Doñana National Park, Spain37.0N 6.4W
The Spanish land along the Gulf of Cádiz sports a varid terrain. Of particular interest is the tan, sandy area along the coast, which is part of the Doñana National Park and wildlife refuge.
Doñana National Park is located in Andalusia, in the provinces of Huelva and Seville, and covers 543 km², of which 135 km² are a protected area. The park is an area of marsh, shallow streams, and sand dunes in Las Marismas, the Guadalquivir River Delta region where it flows into the Atlantic Ocean.
The original area was established in 1963 when the World Wildlife Fund joined with the Spanish government and purchased a section of marshes to protect it from the constant threat of draining the marshes, using the river water to boost agricultural production by irrigating land along the coast, and expanding tourist facilities.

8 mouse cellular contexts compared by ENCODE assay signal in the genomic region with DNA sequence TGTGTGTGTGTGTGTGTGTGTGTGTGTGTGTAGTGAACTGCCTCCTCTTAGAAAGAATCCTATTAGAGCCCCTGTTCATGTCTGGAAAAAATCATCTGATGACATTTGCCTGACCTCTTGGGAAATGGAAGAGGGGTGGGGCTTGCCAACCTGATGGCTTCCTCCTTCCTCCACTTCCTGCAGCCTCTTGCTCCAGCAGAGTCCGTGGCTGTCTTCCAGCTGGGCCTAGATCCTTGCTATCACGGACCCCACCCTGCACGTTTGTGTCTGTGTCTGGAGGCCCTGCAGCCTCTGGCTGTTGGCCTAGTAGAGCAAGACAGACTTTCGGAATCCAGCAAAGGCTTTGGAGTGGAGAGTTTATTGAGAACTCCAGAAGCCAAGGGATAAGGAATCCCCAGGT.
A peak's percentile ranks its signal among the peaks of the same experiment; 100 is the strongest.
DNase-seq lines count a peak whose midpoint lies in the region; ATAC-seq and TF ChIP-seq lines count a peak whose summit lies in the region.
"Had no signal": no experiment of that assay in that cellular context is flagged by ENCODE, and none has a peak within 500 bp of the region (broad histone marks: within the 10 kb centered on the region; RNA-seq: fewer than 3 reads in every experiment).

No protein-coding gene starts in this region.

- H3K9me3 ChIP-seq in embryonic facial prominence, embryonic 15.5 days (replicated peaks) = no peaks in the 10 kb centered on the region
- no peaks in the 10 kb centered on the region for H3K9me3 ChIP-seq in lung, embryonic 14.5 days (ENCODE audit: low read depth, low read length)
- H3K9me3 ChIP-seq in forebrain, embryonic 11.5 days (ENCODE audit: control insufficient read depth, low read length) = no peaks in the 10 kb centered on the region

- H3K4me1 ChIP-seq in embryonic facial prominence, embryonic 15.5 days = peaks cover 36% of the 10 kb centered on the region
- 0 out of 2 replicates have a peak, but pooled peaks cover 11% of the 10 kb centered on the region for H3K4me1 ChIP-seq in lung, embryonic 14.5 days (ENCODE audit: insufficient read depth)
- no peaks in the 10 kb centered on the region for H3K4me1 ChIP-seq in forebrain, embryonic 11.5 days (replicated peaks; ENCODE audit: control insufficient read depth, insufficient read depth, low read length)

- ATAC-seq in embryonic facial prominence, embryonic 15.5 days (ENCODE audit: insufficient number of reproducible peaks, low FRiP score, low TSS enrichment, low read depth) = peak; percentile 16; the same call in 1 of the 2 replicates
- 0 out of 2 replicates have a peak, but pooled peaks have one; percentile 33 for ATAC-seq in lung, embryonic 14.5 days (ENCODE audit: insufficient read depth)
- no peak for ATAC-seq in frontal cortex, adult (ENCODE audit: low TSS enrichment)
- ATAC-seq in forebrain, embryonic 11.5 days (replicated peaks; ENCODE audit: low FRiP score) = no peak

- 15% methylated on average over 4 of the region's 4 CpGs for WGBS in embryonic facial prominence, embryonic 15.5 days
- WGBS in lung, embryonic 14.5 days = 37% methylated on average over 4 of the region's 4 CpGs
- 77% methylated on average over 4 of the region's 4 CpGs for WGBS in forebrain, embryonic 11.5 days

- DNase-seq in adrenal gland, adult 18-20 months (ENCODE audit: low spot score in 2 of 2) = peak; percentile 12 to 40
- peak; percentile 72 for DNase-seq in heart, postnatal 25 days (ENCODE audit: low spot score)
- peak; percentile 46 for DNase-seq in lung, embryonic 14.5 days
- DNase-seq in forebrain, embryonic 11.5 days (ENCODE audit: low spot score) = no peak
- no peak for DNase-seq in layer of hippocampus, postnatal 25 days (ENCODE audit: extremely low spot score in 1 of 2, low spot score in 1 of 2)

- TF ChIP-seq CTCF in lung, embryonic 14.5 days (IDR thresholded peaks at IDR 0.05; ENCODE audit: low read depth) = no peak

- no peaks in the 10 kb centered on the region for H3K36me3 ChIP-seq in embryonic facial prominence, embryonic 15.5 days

Such drained marshes and agricultural lands are visible above the park, around the tan line of the Guadalquivir River. The light green areas are used for agriculture, while the bright green and greyish tan patches are salt flats from which salt is extracted for commercial purposes.